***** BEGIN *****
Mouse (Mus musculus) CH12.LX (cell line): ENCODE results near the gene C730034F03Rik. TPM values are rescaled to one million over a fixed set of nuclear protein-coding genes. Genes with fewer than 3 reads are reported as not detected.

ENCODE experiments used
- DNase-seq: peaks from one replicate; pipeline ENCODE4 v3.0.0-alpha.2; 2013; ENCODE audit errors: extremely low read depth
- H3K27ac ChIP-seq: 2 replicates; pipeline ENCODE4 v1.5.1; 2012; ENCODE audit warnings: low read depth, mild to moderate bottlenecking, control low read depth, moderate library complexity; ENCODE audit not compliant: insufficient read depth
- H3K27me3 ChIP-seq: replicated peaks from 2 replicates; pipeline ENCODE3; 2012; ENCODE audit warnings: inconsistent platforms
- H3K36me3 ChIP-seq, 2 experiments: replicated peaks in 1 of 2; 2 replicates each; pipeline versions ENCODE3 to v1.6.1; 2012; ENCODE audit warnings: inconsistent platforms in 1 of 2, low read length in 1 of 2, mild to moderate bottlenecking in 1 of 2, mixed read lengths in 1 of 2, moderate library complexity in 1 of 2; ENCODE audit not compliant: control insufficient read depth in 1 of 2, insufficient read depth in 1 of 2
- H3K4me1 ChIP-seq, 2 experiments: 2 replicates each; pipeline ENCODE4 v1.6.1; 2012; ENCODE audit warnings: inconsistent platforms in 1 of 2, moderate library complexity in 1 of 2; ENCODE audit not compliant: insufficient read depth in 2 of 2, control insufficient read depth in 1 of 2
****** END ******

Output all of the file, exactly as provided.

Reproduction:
Mouse (Mus musculus) CH12.LX (cell line): ENCODE results near the gene C730034F03Rik. TPM values are rescaled to one million over a fixed set of nuclear protein-coding genes. Genes with fewer than 3 reads are reported as not detected.

ENCODE experiments used
- DNase-seq: peaks from one replicate; pipeline ENCODE4 v3.0.0-alpha.2; 2013; ENCODE audit errors: extremely low read depth
- H3K27ac ChIP-seq: 2 replicates; pipeline ENCODE4 v1.5.1; 2012; ENCODE audit warnings: low read depth, mild to moderate bottlenecking, control low read depth, moderate library complexity; ENCODE audit not compliant: insufficient read depth
- H3K27me3 ChIP-seq: replicated peaks from 2 replicates; pipeline ENCODE3; 2012; ENCODE audit warnings: inconsistent platforms
- H3K36me3 ChIP-seq, 2 experiments: replicated peaks in 1 of 2; 2 replicates each; pipeline versions ENCODE3 to v1.6.1; 2012; ENCODE audit warnings: inconsistent platforms in 1 of 2, low read length in 1 of 2, mild to moderate bottlenecking in 1 of 2, mixed read lengths in 1 of 2, moderate library complexity in 1 of 2; ENCODE audit not compliant: control insufficient read depth in 1 of 2, insufficient read depth in 1 of 2
- H3K4me1 ChIP-seq, 2 experiments: 2 replicates each; pipeline ENCODE4 v1.6.1; 2012; ENCODE audit warnings: inconsistent platforms in 1 of 2, moderate library complexity in 1 of 2; ENCODE audit not compliant: insufficient read depth in 2 of 2, control insufficient read depth in 1 of 2